When you create tables, you can specify whether values are required in certain fields, and you can also specify default values for fields. For example, the
classification column might default to
freshman because most new student records being inserted will be for newly enrolled students, who are classified as freshmen.
When you want to modify one or more records in a table, the
UPDATE statement is used. Here's an example:
UPDATE students SET classification = 'senior'
The previous SQL statement will work, but I bet you can figure out what's wrong with it. Nowhere is it specified which records to update. If you don't tell it which records to update, it just assumes that you want to update all of the records in the table, thus the previous query would turn all of the students into seniors. That's probably not what you have in mind. Fortunately, the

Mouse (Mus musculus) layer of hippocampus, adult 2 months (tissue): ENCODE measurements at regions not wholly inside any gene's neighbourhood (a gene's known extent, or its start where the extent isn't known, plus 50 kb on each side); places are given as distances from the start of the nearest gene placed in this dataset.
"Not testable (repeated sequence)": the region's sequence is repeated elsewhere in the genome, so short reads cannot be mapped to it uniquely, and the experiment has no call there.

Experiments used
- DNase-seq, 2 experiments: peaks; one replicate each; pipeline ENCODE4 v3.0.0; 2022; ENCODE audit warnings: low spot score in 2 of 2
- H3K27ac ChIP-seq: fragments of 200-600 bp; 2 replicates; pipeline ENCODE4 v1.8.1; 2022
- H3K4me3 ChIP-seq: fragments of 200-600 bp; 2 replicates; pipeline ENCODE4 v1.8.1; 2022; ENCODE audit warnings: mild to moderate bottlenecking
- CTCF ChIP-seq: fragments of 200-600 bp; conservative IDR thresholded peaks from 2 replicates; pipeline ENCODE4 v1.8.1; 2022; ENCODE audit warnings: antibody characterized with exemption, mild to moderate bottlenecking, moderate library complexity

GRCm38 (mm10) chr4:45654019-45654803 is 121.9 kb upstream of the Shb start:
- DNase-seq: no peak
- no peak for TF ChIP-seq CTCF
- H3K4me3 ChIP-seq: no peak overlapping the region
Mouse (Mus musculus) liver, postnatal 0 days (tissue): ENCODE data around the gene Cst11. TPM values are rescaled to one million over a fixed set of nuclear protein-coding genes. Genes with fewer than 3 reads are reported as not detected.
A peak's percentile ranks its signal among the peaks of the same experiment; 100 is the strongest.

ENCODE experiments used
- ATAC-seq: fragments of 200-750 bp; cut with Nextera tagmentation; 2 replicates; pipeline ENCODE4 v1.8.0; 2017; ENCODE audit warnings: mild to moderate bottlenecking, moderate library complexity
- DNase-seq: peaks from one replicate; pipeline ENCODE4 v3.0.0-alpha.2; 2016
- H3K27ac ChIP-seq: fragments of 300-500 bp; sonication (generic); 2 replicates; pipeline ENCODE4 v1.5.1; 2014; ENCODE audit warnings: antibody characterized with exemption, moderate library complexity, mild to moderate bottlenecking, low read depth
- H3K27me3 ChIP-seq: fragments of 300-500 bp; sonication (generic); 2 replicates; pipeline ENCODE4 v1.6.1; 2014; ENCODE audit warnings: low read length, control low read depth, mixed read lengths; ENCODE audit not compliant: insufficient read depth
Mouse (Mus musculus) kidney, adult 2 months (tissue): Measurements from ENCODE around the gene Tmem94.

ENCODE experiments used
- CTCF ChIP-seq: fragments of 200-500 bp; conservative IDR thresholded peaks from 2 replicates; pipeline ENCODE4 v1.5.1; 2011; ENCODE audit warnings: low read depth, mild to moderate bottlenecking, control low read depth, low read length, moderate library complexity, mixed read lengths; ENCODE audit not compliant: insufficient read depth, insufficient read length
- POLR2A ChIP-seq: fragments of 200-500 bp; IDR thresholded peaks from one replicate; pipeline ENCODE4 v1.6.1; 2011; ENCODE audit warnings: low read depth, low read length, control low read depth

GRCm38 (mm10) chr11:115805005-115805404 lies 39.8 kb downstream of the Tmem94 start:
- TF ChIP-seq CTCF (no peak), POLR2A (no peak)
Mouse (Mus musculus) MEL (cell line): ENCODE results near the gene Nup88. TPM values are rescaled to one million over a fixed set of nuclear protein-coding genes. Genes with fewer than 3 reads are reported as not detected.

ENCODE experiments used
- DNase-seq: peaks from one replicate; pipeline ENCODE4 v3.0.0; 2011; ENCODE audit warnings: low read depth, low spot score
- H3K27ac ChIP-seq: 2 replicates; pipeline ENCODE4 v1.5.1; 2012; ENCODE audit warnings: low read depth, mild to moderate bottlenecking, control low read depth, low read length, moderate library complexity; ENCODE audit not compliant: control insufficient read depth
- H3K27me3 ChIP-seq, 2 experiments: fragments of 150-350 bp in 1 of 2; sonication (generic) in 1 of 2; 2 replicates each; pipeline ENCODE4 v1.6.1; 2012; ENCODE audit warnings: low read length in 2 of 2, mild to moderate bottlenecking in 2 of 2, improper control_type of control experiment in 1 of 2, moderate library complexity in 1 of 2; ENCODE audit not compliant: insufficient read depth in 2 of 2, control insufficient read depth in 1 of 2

UPDATE statement supports the
WHERE clause, just like the
UPDATE students SET classification = 'senior' WHERE id_students = 1
That's more like it. This statement updates the classification of only one student. You can also update multiple columns with one query, as in the following:
UPDATE students SET classification = 'freshman', tuition = 7500 WHERE id_students = 5
As you can see from the example, you can supply a list of fields to update with your
UPDATE statement, and they will all be updated by the same query.
The last SQL statement I'll discuss is the
DELETE statement, which is similar to the
UPDATE statement. It accepts a
FROM clause, and optionally a
WHERE clause. If you leave out the
WHERE clause, it deletes all the records in the table. Here's an example:
DELETE FROM students WHERE id_students = 1
You now know just enough about SQL to get into trouble! Actually, your newfound SQL knowledge will come in handy a bit later in the lesson when you develop an application that carefully extracts data from a database and encodes it in XML. But first, you find out how to export an entire database table as XML.updated